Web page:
I overheard a conversation he was in once, about someone whose son was making a decision about his lifestyle that his parent didn't approve of, but couldn't really do anything about. That person asked my Dad what they could do, what he would do in a situation like theirs. Dad thought about it for a moment before responding. “There isn't anything that you can do, except just continue to love them.” And that was it, conversation over. This person had thought so hard about the choices that their child was making about how he wanted to live his life, they were so torn about it, yet in a simple sentence, Dad told them everything that they would ever need to do. He was right, and he knew he was right because that's how he chose to deal with my decisions at times. Chris and I ran off and got eloped, and Dad not only handled it well, he handled it gracefully. That, and he and Mom didn't give us much choice besides having a ceremony still, where he could walk me down the aisle and give me away, anyway.

Then when my daughter was born, my Daddy was right there at the hospital the whole time, just waiting to see his new grandbaby. He also had a super yummy Hook and Ladder sub waiting on me, just because I had mentioned it before going in to surgery. When my son was born, a month sooner than planned and with a cleft lip and gum, he was so frantic and worried, but you should have seen his face, holding his first grandson for the very first time, looking into those little eyes, seeing this helpless child that looked EXACTLY like he did when he was first born. I nearly cried when I saw how proud he was.

Dad was taken away from us much too soon, but I would like to offer this little bit of comfort by reminding you all that he lived a very wholesome life, was a God-fearing man who would have done anything for any one of us in this room, and just about anybody else that asked. He was healthy and happy until the day he passed, where he passed at home, with the woman he loved the most in this world at his side. He hated hospitals and Doctor's offices, so it would have been his wishes that he wasn't sick in a hospital bed for weeks before passing, or even for a day or two. He lived without pity from others, knowing that very soon now, it would be over. He was in no pain, and for that, I am ever so grateful. Instead, it is only us who are in pain, grieving, in this room. Dad spent Easter with his Lord, his mother, and so many others that have passed. God apparently needed some tech support, so why call on anyone but the best? I like to think that the sunrise on Easter morning was so beautiful because Dad was on visual effects up there. In closing I would like you all this scripture, one of Dad's favorites, and very fitting for all of who are in mourning today.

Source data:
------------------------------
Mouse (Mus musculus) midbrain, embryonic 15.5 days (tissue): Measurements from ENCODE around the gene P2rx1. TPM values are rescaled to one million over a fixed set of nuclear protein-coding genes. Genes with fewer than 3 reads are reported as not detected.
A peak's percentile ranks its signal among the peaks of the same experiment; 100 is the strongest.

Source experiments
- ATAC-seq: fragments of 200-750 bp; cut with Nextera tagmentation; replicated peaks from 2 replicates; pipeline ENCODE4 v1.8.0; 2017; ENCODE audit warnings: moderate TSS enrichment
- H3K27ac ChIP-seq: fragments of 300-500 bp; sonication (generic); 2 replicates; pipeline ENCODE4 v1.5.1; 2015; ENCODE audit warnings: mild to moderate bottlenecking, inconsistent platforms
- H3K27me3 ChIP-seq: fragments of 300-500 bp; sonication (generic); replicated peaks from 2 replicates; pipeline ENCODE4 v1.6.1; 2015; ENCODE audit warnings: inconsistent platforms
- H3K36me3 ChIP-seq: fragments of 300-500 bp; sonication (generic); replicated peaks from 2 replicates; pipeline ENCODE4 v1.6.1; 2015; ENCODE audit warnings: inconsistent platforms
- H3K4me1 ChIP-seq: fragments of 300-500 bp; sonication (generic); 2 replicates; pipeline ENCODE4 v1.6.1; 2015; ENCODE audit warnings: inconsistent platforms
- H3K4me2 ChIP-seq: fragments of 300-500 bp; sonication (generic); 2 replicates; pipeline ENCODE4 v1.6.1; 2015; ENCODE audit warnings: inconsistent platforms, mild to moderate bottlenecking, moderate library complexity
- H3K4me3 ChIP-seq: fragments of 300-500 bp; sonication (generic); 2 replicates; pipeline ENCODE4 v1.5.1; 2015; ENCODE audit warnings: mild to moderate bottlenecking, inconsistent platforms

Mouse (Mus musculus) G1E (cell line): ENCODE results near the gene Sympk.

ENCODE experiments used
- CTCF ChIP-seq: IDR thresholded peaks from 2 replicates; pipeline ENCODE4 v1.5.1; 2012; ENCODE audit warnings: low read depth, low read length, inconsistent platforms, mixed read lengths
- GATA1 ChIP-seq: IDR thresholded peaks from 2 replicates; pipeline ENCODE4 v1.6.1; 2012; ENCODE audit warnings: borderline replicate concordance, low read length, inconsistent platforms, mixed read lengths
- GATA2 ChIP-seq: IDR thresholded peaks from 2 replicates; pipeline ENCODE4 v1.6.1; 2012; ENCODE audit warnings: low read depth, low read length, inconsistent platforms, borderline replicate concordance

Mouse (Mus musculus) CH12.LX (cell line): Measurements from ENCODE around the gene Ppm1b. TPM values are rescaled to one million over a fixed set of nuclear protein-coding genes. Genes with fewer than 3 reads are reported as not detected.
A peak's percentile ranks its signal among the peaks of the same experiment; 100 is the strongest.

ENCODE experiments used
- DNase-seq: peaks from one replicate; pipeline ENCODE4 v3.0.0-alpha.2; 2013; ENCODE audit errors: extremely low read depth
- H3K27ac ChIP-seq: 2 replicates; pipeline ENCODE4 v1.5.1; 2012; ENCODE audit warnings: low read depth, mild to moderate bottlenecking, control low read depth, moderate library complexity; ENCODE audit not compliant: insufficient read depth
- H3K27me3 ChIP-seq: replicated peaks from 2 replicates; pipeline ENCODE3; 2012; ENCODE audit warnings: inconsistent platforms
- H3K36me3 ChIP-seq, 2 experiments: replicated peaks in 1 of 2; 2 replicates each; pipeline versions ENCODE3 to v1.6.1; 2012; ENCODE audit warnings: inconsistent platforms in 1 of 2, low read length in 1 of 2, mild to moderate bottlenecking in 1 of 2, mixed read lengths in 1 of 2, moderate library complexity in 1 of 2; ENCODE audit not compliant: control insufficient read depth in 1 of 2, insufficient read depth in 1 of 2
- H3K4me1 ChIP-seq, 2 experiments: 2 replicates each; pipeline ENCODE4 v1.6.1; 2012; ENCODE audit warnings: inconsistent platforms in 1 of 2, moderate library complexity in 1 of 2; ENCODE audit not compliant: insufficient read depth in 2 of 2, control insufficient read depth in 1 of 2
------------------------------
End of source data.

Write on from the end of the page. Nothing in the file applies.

Philippians 4:10-13- I rejoiced greatly in the Lord that at last you renewed your concern for me. Indeed, you were concerned, but you had no opportunity to show it. I am not saying this because I am in need, for I have learned to be content whatever the circumstances. I know what it is to be in need, and I know what it is to have plenty. I have learned the secret of being content in any and every situation, whether well fed or hungry, whether living in plenty or in want. I can do all this through him who gives me strength.

By the way, ;) Happy Rapture Day, everyone. lol.
"However, no one knows the day or hour when these things will happen, not even the angels in heaven or the Son himself. Only the Father knows."
Matthew 24:36